Think about all of the micro-skills you’ve needed to acquire to do your job daily. How often do you consider the things you do what feels like automatically? Take a moment to identify what these might be, and zero in.
How can you become an absolute expert in the little things? If you needed to write the manual on them, could you? Perhaps there is an opportunity to remind yourself just how much you know or extend your abilities to training others.
Do it now: Write a step by step process of how you’d explain how to do your job to someone who would have absolutely no experience pertaining to any aspect of your job, in the format of the listing.
6. Ask for Regular Feedback
Even if you’re pretty sure where you stand at work daily, it’s always a good idea to get feedback that supports what you assume is a good job. You might find there are small aspects you’re overlooking that have the potential to make a world of difference.
It may not be anything you’re doing “wrong,” but instead things you can do better or GR8. Plus, it indicates the initiative to grow from criticism on your end.
Do it now: Be compassionate when requesting additional feedback from your superiors. Do so with humility, and make sure to communicate your intentions.
7. Understand the Systems Around You
It’s oh so easy to become complacent in the workplace and have a tunnel vision attitude when it comes to showing up, doing the work, and leaving. Life hits around us, and sometimes, although we’re keenly aware, we forget we’re moving parts of a bigger machine.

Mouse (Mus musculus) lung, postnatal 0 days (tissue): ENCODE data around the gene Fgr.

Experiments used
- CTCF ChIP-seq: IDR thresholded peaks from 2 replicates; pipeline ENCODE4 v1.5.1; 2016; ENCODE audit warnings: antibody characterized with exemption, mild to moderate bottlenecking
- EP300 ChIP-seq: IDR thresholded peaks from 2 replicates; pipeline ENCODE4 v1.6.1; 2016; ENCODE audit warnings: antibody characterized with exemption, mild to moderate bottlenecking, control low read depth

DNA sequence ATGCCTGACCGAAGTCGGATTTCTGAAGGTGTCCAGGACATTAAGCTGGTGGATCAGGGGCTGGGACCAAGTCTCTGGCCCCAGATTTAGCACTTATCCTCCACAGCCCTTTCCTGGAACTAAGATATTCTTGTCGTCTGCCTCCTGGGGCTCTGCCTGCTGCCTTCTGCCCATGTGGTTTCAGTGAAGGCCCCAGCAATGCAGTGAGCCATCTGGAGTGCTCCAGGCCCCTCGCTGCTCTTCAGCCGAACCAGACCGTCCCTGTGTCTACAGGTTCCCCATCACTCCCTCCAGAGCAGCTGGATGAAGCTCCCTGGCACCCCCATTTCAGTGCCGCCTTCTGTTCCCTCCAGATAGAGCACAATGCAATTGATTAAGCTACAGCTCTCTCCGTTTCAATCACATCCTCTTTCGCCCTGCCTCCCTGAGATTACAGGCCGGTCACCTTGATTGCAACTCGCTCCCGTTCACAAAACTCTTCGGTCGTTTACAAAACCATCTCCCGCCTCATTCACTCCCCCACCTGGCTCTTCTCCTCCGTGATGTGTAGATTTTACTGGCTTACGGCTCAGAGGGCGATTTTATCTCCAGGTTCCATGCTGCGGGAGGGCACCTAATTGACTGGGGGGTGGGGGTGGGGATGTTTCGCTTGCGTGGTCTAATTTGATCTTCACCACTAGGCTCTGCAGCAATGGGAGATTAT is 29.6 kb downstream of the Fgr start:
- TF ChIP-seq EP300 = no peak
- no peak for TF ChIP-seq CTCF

What is that machine? What are the other moving parts? Even though the systems that surround the work you do may not always appear to impact your own, you may be surprised to find that the cogs often correlate. Promote a smooth, systematic experience by taking the time to educate yourself on the corners of your work that you don’t usually touch.
Do it now: For one week (or more depending on your workplace), dedicate an hour or so each day to learn about a specific branch in your company. Ask questions and survey those with expertise, if possible.
8. Become Fearless
Being fearless, contrary to its appearance, is not the absence of fear. It is instead the resilience to fight it at all costs. Understand that your fears are likely a product of your experience and personal trauma. They are probably a product of the concerns belonging to those around you.
Either way, taking control of whatever fear is present is the idea to hone in on. Don’t allow fear to prevent you from being bold, taking chances, or taking the lead. Ask for help when necessary, offer help when needed. Drop fear off where it belongs, in the middle of nowhere, and out of your workplace.
Do it now: It’s common for us to push our fears where we can’t see them. Identify your fears clearly, and say them out loud repeatedly.
Take Your Time
Remember that change takes time and that the products of your effort will not show themselves overnight. Put in the work, and you’re sure to reach a place of higher development in time. Be realistic about your goals, and go for them.